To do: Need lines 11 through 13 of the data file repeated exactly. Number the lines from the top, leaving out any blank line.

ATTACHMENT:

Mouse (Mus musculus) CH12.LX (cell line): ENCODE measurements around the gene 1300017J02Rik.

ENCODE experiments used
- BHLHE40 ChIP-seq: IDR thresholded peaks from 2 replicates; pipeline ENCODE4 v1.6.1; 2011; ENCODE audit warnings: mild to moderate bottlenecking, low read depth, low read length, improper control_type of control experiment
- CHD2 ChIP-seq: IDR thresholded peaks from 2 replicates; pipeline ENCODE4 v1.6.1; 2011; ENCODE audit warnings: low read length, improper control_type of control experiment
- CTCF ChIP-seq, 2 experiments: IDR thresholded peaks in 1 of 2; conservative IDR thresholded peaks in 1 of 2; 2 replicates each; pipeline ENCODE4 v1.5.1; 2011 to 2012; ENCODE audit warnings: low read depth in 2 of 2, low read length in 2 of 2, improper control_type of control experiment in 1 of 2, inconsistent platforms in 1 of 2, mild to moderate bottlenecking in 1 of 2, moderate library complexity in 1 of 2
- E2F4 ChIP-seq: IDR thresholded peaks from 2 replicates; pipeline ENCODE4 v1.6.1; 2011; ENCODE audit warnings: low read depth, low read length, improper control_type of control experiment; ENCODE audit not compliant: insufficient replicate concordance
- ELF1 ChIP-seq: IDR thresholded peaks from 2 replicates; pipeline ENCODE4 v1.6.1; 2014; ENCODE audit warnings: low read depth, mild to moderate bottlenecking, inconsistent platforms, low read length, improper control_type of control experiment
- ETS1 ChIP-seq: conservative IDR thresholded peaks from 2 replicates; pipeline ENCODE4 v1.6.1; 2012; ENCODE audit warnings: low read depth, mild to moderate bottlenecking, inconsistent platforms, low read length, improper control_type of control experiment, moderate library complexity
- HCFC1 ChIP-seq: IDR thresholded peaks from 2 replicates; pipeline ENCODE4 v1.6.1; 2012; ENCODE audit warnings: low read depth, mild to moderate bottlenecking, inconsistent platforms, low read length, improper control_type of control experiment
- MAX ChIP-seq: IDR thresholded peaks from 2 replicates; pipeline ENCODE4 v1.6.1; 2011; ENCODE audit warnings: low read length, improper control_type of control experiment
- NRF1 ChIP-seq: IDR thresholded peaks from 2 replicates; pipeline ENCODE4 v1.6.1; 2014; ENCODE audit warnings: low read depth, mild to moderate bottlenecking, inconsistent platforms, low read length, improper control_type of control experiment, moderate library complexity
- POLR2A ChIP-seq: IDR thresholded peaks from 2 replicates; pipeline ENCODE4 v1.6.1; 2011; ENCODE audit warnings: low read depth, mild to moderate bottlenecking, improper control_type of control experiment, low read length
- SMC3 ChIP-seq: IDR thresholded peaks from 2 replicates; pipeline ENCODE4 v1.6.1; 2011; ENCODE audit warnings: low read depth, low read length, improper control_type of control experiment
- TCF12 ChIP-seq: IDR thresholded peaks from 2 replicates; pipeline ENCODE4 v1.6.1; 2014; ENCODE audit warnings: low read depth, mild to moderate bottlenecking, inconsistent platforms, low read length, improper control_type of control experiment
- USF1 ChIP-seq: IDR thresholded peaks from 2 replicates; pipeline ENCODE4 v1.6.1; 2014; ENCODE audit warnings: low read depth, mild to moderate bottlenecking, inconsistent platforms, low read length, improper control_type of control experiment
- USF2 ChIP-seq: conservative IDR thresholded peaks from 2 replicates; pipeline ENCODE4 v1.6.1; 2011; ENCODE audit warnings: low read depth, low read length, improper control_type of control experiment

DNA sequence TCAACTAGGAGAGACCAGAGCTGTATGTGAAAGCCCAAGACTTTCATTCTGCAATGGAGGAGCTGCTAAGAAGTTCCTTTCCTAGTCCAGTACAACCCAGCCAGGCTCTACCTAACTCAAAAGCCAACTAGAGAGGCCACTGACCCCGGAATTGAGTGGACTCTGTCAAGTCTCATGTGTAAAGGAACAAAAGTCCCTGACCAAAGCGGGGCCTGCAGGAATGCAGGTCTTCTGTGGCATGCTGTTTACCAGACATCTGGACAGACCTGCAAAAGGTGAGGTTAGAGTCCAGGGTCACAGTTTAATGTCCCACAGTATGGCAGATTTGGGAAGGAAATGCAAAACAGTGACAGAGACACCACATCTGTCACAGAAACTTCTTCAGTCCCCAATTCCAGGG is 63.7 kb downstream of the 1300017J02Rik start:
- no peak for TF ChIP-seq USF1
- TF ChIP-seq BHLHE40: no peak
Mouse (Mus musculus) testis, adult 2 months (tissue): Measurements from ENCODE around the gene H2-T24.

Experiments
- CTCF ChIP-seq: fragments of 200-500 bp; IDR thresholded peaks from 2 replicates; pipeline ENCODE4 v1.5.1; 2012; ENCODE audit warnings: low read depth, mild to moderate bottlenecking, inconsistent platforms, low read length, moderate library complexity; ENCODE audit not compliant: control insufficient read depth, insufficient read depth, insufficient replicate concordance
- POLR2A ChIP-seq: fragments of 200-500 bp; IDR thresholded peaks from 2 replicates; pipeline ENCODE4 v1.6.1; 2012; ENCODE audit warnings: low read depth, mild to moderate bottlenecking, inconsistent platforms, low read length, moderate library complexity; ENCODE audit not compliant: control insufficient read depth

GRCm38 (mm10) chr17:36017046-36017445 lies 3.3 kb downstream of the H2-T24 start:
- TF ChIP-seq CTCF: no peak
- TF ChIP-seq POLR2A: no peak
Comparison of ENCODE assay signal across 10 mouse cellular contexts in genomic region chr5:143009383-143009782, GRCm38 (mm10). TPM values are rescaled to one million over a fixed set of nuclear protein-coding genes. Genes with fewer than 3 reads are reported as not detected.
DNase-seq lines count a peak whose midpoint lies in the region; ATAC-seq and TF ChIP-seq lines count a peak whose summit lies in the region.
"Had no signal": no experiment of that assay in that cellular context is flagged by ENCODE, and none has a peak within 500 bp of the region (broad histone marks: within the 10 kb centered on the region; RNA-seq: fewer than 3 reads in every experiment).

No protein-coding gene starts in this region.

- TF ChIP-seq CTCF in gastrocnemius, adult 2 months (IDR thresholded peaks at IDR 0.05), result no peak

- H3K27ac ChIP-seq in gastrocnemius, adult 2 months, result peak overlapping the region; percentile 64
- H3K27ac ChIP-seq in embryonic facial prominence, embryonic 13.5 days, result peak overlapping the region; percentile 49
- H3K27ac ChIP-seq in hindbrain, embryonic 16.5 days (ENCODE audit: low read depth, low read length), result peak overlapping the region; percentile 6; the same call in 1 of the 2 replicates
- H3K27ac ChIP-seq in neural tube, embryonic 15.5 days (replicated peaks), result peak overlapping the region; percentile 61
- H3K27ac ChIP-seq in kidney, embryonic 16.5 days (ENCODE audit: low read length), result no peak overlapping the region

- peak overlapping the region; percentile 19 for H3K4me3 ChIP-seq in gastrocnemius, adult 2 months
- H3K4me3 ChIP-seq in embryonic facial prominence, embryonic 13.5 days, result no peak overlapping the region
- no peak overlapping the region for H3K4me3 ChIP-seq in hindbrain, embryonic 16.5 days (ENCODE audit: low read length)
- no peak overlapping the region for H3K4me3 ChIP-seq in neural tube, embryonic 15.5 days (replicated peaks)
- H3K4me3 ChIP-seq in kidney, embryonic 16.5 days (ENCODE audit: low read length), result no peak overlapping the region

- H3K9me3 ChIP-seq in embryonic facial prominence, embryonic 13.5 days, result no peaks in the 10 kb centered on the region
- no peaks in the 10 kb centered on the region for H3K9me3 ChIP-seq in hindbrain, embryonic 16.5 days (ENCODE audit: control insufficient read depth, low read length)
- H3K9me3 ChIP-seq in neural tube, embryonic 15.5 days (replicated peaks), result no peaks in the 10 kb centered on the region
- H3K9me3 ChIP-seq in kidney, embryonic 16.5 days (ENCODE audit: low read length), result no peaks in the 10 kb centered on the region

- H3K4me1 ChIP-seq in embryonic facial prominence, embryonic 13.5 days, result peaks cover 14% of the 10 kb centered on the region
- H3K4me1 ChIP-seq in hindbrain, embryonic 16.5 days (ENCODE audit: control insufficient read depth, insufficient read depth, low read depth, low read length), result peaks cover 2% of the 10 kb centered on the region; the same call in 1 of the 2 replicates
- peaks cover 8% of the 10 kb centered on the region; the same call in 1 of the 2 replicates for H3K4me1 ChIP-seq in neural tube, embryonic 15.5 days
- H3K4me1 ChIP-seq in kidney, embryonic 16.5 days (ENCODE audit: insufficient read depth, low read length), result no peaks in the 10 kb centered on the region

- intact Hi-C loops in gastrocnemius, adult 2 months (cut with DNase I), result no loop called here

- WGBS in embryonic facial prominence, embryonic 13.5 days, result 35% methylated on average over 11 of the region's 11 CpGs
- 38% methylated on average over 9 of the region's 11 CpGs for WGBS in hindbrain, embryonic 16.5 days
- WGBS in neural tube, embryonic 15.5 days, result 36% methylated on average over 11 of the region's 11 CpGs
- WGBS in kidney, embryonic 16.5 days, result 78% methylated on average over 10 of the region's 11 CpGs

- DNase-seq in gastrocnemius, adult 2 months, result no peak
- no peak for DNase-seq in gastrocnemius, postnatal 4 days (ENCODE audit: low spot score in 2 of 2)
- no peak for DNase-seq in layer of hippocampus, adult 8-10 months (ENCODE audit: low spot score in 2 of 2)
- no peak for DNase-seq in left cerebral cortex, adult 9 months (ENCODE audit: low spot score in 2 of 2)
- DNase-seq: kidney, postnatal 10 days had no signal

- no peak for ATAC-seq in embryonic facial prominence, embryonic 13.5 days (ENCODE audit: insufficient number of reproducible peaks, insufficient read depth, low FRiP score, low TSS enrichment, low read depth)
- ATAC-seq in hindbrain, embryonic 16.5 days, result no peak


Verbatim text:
- NRF1 ChIP-seq: IDR thresholded peaks from 2 replicates; pipeline ENCODE4 v1.6.1; 2014; ENCODE audit warnings: low read depth, mild to moderate bottlenecking, inconsistent platforms, low read length, improper control_type of control experiment, moderate library complexity
- POLR2A ChIP-seq: IDR thresholded peaks from 2 replicates; pipeline ENCODE4 v1.6.1; 2011; ENCODE audit warnings: low read depth, mild to moderate bottlenecking, improper control_type of control experiment, low read length
- SMC3 ChIP-seq: IDR thresholded peaks from 2 replicates; pipeline ENCODE4 v1.6.1; 2011; ENCODE audit warnings: low read depth, low read length, improper control_type of control experiment